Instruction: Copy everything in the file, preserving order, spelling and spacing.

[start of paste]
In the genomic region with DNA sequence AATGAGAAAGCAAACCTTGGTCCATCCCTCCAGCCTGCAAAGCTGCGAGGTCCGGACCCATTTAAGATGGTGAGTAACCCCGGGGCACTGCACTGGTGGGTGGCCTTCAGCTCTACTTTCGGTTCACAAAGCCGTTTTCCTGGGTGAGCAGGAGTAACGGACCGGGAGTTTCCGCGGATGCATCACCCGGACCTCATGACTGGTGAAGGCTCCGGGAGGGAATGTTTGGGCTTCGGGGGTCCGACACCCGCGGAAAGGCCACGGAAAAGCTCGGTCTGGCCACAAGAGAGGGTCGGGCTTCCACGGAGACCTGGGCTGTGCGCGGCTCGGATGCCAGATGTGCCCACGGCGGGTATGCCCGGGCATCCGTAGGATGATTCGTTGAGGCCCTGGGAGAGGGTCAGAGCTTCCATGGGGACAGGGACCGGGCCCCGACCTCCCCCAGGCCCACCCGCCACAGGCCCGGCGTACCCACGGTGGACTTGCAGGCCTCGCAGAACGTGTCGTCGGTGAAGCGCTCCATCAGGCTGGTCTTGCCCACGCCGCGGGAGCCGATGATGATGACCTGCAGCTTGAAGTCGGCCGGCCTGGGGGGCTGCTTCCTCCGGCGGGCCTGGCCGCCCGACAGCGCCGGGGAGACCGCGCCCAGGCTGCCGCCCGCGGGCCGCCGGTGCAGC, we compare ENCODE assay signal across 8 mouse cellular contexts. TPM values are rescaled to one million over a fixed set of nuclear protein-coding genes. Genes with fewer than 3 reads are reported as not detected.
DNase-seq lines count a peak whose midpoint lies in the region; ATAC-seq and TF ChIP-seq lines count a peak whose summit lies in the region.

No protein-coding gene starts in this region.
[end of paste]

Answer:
In the genomic region with DNA sequence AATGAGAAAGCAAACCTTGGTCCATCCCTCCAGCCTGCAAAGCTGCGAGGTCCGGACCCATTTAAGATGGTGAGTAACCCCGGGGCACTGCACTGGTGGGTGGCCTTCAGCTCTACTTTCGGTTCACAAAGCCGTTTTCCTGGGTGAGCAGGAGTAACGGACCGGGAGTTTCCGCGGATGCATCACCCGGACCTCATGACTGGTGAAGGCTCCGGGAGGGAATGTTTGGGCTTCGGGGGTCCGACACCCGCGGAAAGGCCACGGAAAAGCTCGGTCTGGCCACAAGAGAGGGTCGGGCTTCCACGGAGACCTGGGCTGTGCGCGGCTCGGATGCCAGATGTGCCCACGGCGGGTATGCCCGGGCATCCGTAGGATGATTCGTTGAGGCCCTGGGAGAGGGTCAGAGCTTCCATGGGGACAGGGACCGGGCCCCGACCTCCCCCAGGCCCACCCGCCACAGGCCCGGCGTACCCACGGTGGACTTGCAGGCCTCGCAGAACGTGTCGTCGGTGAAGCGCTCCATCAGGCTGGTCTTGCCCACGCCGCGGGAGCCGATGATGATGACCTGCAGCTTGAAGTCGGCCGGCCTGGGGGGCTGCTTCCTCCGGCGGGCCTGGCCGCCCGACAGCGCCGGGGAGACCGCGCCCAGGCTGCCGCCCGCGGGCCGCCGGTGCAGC, we compare ENCODE assay signal across 8 mouse cellular contexts. TPM values are rescaled to one million over a fixed set of nuclear protein-coding genes. Genes with fewer than 3 reads are reported as not detected.
DNase-seq lines count a peak whose midpoint lies in the region; ATAC-seq and TF ChIP-seq lines count a peak whose summit lies in the region.

No protein-coding gene starts in this region.